Sciency Words: Sol

Today’s post is part of a special series here on Planet Pailly called Sciency Words. Each week, we take a closer look at an interesting science or science-related term to help us expand our scientific vocabularies together. Today’s term is:

SOL

If you’ve read or seen The Martian or pay any close attention to NASA’s ongoing Mars missions, you probably already know what this word means. A sol is a Martian day. The word itself is a shortening of the term solar day, the period of time it takes for a planetary body to rotate once in relation to the Sun.

Technically we could apply this term to any planetary body that experiences regular day/night cycles. A solar day on Earth is 24 hours, as you probably already knew. A solar day on Jupiter is about 10 hours long, and a solar day on Venus is roughly 2,802 hours (or 116.75 Earth days).

But for whatever reason, the shortened form “sol” seems to be used only in reference to Mars, where it equals 24 hours, 39 minutes, and 35 seconds. It’s weird how close a Martian sol is to an Earth day, isn’t it?

Starting with the Spirit and Opportunity missions, NASA has actually made some of its scientists and engineers work on Mars time rather than Earth time. That extra 39 minutes and 35 seconds obviously messes with people’s sleep cycles, eating habits, and social calendars. But it’s important for the crew in mission control to be in sync with the robotics activities taking place on Mars.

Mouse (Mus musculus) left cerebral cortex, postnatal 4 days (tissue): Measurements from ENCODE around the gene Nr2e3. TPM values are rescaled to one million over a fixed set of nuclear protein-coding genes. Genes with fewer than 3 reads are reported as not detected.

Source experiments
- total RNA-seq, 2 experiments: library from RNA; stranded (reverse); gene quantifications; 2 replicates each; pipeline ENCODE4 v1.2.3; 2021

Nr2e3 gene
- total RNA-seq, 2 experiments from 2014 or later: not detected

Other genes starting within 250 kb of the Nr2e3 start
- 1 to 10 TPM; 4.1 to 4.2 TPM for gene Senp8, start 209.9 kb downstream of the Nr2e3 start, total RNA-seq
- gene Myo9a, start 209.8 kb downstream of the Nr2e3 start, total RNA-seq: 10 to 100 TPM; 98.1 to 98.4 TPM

Since humans have a natural tendency to be playful with language, a few clever new words have emerged as a result:

  • Yestersol: the sol prior to the current sol, formed by analogy with yesterday.
  • Tosol: the current sol, formed by analogy with today.
  • Solmorrow: the sol after the current sol, formed by analogy with tomorrow.
  • Nextersol: an alternative to solmorrow, presumably formed by analogy with yestersol. Personally I like the sound of solmorrow better.

What really pleases me about these terms is that we haven’t even landed the first humans on Mars yet, and we’re already coming up with vernacular lingo for the Red Planet. Could this be a preview of how Mars colonists might actually speak one day… I mean, one sol? And how else might we adapt human culture to the new environment? I for one am looking forward to Mars’s version of Shakespeare.

Next time on Sciency Words: it’s one thing to know that a Martian day is called a sol, but how the heck are you supposed to find tosol’s date on a calendar?

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